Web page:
October 21, 2015 at 8:59 PM

      It's very versatile! As it happens, I do have gabardine pants, but they're wide-legged. The sweater doesn't work so well with them, but with cigarette pants I think it could look great. 🙂

  • Kara

    October 21, 2015 at 9:43 AM

    You look great. I don't have anything in my closet from the 20's or 30's and keep meaning to do something about it, but never quite get around to it.
    The collar on the sweater is amazing!

  • Gina

    October 21, 2015 at 6:26 PM

    Pft!! Who says you look like a Granny!!! They need to get their eyeballs checked….You look fabulous and I love that sweater so much! I cannot wait to complete my 1840s mourning ensemble so I can get started on my 1930s wardrobe!! This is another fabulous inspiration and this era lends itself more nicely to every day wear!!

    • Lauren Stowell

      October 21, 2015 at 9:03 PM

      Thank you! I love "secret vintage" outfits, when you're wearing something totally vintage but it blends just enough with modern fashion that you don't cause people to stare, but you look sharp. The 30s is great for that right now – there are a lot of 30s style chiffonny blouses in the stores. Girls are wearing those with skinny jeans, but paired with a '30s skirt and blazer, they do the job quite well. 🙂

  • Unknown

    October 22, 2015 at 1:37 PM

    I've been loving reading your blog so much! I am such a fan of period dress and would love to be able to make some of my own someday. What advice would you give to an inexperienced sewer who wanted to learn costume making? Any particular sources you feel are essential?

    • Lauren Stowell

      October 23, 2015 at 7:52 AM

      Hi Amanda – welcome to the wacky world of historical costuming. I started with Simplicity patterns and a lot of research (today we call that looking at pretty pictures on Pinterest, haha), but there are more and more independent pattern companies now with excellent repro patterns that work wonderfully and are designed by and for historical costumers.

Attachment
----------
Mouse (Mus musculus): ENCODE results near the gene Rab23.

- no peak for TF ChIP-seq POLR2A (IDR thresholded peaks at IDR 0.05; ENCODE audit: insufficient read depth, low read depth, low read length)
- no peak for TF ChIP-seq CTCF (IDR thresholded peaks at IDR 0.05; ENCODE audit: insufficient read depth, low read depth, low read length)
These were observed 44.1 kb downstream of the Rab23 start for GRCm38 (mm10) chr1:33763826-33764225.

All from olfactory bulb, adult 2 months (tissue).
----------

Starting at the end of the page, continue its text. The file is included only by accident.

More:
One I highly recommend is Wearing History Patterns – the Smooth Sailing pattern includes 1930s trousers, shorts, and a blouse, all of which go together easily with great instructions, very important for beginners. Wearing History also has Edwardian patterns. It's worth it to spring for the printed patterns instead of the ePatterns, to dial out the human error problem that can come up with taping all the ePattern pieces together.

      Another great independent pattern company that produces fabulous patterns with thorough instructions is Truly Victorian. This is a little deeper down the rabbit hole, because once you start in on attire before the 1920s, you'll need to do the underpinnings as well as the outer pieces of the ensemble. Truly Victorian has patterns and instructions for everything you'll need from corsets to bustles to skirts, aprons, and bodices. Their time periods start at the 1830s and go all the way through the early 1900s.

      There are a gazillion books for historical costumers. Some are collection catalogs with loads of gorgeous reference images. Some are in depth studies of original garments, with detailed drawings or photographs. Some have gridded patterns. Some are more about material culture and how fashion fits into that. Some are sewing guides. All are useful. Here's a good starter list:

      I hope that helps! Perhaps the most important thing is to just jump in and get started. Choose a forgiving fabric to begin with, like cotton, and don't be afraid to ask questions. 🙂